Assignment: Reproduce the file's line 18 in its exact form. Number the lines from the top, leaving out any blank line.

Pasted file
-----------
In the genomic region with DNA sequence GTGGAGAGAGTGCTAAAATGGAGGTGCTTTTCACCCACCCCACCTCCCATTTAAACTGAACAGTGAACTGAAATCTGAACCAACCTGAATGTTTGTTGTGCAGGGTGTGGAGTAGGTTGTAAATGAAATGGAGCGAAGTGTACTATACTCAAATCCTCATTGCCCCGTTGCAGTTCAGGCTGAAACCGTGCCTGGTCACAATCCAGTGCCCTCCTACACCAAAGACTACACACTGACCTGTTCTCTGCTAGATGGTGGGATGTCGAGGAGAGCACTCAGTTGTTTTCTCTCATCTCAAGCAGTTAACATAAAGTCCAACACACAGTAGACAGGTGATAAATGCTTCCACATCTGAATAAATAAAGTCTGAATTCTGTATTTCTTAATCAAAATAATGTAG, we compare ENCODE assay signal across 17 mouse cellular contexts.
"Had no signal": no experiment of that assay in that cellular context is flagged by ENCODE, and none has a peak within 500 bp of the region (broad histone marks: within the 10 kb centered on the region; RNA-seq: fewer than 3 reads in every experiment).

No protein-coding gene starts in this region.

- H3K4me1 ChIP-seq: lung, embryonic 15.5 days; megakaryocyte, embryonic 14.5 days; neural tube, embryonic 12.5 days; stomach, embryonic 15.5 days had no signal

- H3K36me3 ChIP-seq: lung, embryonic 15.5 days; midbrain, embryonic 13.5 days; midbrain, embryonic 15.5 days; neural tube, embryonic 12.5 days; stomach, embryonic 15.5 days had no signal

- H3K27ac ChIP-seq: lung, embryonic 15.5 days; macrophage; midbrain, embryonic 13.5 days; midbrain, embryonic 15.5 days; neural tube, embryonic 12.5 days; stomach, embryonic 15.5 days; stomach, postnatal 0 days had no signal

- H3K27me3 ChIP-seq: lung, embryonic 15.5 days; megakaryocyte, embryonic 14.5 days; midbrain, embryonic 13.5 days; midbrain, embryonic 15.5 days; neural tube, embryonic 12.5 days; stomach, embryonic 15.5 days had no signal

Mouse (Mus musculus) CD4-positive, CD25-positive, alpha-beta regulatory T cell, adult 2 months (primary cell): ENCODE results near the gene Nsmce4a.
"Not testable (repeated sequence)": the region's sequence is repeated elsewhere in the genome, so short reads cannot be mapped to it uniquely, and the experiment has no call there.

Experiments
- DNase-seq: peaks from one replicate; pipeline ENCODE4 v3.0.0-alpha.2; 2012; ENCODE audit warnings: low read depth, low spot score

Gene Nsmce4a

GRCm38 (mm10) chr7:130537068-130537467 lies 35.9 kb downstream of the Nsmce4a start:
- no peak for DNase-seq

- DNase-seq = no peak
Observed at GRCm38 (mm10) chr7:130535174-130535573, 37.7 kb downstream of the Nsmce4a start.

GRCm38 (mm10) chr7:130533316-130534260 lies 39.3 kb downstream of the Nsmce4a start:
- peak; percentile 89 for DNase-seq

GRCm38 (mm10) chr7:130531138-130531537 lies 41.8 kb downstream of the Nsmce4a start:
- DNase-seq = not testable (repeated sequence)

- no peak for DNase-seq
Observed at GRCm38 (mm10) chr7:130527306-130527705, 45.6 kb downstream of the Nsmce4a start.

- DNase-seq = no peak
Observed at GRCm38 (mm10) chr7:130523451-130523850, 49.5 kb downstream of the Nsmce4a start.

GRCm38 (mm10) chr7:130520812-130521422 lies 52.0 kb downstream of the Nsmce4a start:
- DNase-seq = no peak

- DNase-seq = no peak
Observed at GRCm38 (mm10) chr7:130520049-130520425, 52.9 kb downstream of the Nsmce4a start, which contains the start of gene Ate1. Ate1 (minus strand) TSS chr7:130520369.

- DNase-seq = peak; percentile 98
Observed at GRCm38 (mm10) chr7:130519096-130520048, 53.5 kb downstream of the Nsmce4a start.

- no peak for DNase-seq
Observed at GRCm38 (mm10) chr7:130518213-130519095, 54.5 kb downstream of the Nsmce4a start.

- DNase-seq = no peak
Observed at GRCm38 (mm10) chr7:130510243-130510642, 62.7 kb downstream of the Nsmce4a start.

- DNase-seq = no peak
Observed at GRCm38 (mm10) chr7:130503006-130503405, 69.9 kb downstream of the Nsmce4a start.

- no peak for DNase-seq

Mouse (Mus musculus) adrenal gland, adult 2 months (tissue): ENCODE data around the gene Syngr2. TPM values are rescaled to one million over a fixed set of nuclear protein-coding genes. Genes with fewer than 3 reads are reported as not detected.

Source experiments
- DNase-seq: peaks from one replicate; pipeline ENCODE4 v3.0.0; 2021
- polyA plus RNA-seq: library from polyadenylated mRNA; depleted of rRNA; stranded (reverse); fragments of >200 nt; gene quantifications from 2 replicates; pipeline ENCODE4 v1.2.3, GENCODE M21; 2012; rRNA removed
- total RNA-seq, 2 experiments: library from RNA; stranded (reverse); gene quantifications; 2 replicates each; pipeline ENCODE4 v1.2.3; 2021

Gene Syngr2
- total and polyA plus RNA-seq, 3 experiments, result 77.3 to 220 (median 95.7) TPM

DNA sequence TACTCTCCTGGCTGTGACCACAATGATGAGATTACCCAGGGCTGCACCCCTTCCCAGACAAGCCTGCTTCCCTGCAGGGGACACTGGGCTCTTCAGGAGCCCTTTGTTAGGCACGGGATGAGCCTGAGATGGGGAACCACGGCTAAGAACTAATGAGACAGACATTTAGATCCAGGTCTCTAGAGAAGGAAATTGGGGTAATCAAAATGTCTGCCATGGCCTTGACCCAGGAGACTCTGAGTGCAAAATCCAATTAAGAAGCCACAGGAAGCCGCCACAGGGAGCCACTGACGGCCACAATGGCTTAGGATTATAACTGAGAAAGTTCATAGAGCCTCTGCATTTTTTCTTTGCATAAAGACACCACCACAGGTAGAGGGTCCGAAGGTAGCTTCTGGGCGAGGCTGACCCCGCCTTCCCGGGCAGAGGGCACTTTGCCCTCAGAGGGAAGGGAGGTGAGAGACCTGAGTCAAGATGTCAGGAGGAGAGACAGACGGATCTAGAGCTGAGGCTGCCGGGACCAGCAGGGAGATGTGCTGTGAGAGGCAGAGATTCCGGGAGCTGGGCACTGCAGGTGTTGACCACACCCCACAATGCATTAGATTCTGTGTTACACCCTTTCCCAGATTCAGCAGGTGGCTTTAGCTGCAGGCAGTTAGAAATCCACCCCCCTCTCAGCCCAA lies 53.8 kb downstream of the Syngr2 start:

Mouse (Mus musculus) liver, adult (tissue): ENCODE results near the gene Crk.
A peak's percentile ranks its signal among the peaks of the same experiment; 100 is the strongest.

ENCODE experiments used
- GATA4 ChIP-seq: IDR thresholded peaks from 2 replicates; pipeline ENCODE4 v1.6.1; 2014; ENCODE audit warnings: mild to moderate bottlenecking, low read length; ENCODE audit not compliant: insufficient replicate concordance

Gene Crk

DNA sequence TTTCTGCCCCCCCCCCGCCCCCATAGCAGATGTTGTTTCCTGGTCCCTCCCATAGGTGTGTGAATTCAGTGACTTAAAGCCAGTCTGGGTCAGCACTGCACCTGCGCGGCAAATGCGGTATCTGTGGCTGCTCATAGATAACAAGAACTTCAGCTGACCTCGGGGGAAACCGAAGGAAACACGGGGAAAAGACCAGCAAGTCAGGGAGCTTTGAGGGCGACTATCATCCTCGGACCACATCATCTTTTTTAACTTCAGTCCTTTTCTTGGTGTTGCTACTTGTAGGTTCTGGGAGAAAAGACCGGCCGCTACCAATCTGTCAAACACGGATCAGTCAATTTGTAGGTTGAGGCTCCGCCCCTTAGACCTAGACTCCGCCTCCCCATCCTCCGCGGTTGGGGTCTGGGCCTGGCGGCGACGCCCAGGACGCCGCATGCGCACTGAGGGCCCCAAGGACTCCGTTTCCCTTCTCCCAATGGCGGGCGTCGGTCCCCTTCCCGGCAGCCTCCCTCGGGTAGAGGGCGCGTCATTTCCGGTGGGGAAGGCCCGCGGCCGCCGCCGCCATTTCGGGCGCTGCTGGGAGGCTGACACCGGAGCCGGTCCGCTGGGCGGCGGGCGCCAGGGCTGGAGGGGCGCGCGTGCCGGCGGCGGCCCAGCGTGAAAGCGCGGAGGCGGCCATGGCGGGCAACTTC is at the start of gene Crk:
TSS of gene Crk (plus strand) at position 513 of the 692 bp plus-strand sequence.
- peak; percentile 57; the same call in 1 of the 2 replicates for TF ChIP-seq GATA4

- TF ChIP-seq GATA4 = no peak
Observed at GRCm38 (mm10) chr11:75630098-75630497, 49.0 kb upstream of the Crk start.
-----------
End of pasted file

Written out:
- peak; percentile 89 for DNase-seq